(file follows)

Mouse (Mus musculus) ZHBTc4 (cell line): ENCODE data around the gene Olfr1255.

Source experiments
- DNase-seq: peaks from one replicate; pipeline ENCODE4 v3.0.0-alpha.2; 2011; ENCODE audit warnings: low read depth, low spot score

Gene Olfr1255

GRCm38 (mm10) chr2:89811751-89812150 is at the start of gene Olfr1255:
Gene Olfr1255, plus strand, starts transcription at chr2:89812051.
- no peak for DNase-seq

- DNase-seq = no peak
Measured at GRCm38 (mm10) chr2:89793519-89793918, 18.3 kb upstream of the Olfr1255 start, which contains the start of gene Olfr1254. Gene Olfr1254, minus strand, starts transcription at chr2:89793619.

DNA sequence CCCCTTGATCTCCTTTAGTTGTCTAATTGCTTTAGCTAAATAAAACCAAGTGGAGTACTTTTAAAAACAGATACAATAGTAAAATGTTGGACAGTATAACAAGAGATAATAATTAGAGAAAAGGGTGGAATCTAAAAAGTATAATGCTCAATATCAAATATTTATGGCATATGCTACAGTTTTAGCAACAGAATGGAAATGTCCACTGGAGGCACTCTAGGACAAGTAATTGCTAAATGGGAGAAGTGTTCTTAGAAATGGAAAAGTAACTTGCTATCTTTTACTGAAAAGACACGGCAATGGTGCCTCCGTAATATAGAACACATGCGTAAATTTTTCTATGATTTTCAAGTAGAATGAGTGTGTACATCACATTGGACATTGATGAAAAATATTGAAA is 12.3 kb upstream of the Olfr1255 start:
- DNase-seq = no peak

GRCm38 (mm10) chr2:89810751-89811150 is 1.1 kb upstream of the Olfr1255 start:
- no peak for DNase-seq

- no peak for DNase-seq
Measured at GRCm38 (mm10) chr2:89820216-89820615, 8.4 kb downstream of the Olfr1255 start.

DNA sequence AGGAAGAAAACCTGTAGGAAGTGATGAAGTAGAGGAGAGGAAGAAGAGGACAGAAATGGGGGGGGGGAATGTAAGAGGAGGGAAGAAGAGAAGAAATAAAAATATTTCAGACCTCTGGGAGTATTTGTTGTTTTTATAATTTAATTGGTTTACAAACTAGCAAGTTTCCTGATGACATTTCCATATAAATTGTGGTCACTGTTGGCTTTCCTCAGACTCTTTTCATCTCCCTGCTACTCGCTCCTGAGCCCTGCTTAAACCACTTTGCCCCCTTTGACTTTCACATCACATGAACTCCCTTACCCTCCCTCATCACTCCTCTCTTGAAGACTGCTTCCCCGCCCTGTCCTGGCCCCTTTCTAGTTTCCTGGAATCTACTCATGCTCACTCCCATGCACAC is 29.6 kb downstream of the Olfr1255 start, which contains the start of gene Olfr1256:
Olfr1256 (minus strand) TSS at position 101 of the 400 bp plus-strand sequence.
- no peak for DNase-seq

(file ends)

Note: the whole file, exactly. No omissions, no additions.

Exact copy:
Mouse (Mus musculus) ZHBTc4 (cell line): ENCODE data around the gene Olfr1255.

Source experiments
- DNase-seq: peaks from one replicate; pipeline ENCODE4 v3.0.0-alpha.2; 2011; ENCODE audit warnings: low read depth, low spot score

Gene Olfr1255

GRCm38 (mm10) chr2:89811751-89812150 is at the start of gene Olfr1255:
Gene Olfr1255, plus strand, starts transcription at chr2:89812051.
- no peak for DNase-seq

- DNase-seq = no peak
Measured at GRCm38 (mm10) chr2:89793519-89793918, 18.3 kb upstream of the Olfr1255 start, which contains the start of gene Olfr1254. Gene Olfr1254, minus strand, starts transcription at chr2:89793619.

DNA sequence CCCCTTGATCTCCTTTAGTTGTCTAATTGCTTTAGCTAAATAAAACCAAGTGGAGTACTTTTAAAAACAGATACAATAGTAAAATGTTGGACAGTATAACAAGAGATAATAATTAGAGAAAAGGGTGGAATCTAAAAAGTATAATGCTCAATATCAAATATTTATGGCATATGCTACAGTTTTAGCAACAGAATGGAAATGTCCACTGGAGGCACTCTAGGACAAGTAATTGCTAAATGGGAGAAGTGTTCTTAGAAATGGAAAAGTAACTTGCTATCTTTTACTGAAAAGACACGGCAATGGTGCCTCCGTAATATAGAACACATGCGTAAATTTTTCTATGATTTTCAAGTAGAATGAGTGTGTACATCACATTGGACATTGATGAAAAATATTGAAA is 12.3 kb upstream of the Olfr1255 start:
- DNase-seq = no peak

GRCm38 (mm10) chr2:89810751-89811150 is 1.1 kb upstream of the Olfr1255 start:
- no peak for DNase-seq

- no peak for DNase-seq
Measured at GRCm38 (mm10) chr2:89820216-89820615, 8.4 kb downstream of the Olfr1255 start.

DNA sequence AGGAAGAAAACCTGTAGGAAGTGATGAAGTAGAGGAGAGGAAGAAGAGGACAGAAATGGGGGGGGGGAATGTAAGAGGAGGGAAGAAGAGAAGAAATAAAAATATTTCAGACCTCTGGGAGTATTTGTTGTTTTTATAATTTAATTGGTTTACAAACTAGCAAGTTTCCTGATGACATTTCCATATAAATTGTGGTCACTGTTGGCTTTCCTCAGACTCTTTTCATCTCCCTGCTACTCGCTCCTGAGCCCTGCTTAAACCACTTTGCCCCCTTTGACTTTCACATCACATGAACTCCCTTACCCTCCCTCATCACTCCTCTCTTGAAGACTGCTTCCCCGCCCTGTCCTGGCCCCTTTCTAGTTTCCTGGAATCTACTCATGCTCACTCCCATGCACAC is 29.6 kb downstream of the Olfr1255 start, which contains the start of gene Olfr1256:
Olfr1256 (minus strand) TSS at position 101 of the 400 bp plus-strand sequence.
- no peak for DNase-seq